Most songs have a moment that can be identified as being its climactic moment. More often than not, it’s somewhere toward the end.
Climactic moments are sometimes easy to identify:
- “Bridge Over Troubled Water” (Paul Simon): You can hear the song constantly building, and, like many songs, is really a series of climactic moments, each one overtaking the previous one, until you get to the end of the final refrain.
- “Mandy” (Scott English, Richard Kerr): This became a 70s’ pop formula for ballad songwriters: the constant build to the end.
- “Stairway to Heaven” (Jimmy Page, Robert Plant) Similar to the others, but the build is longer and more gradual, with the climactic moment happening either at the end of the guitar solo, or at the end of the vocal at about 7’20”, depending on what you’re focusing on.
For some other songs, the climactic moment is harder to identify, like “Norwegian Wood” (Lennon & McCartney), “The Times They Are A-Changin'” (Bob Dylan), and “Pumped Up Kicks” (Mark Foster)
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It’s not because there’s no climactic moment; it’s more because the moment is subtle, sometimes happening in the lyric rather than the production.
For example, the surprising line in “Norwegian Wood”, “So I lit a fire/Isn’t it good Norwegian wood,” acts as a kind of climactic moment. An instrumental/production moment just wouldn’t have worked in that song.
In “Pumped Up Kicks”, the moment is even subtler: that little moment of unaccompanied singing as the final chorus repeats happen (at about 3’16”)
Every song usually benefits from having that moment that stands apart from all the other moments. If you find that your song sounds like aimless wandering, a missing climactic moment can be part of the cause.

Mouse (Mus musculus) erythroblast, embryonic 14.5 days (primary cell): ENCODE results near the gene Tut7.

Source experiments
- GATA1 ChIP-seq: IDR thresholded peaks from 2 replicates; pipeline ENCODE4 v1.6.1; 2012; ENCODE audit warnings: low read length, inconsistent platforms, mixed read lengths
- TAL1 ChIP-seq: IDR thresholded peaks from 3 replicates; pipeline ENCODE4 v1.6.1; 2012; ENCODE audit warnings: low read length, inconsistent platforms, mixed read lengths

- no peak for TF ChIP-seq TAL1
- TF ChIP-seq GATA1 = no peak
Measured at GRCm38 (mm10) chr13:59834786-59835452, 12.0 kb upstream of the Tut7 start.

Take a look at the following list to get ideas for what a climactic moment might be useful in your song:
- A melodic high point. Like “Bridge Over Troubled Water”, the singer chooses a note a little higher than the one expected, and creates a momentary shot of musical energy.
- A chord progression high point. If you use the same chord progression each time your chorus happens (and you likely do), try coming up with a variation on that progression for one of your final chorus repeats. Just the fact that it’s different might be enough to generate a bit of musical excitement.
- A rhythmic/melodic high point. In The Bee Gees’ hit “You Should Be Dancing“, the drums play a 16th-note fill over higher and higher vocal improvs.
- Silence as a climactic moment. You don’t necessarily think “climactic” when you consider pauses in music, but George Michael’s “Faith” is a perfect example of what a well-placed silence can do when the instrumentation is purposely light and transparent.
- A lyrical climactic moment. I’ve already mentioned “Norwegian Wood”, where we get a shot of excitement that sneaks its way in with a surprising line of lyric, rather than being more “climactically obvious”.
There’s a quirky, funny song from the 70s called “My Girl Bill“, by Jim Stafford. The final line of the final verse is the one that reveals the true meaning of the song. It serves as the song’s climactic moment. The slightly extended chorus that follows that line also works as a climactic moment.
In a bit of reverse engineering, you can listen to hit songs and try to identify where the climactic moment happens. However subtle, there is almost always one that stands out. And in many songs there can be competing moments, where it’s hard to identify the one most climactic moment.
But that’s really not important. What is important is to provide at least one moment, nearer to the end than the beginning, where our musical minds will identify that something exciting has happened with more intensity than the songs’ other moments.
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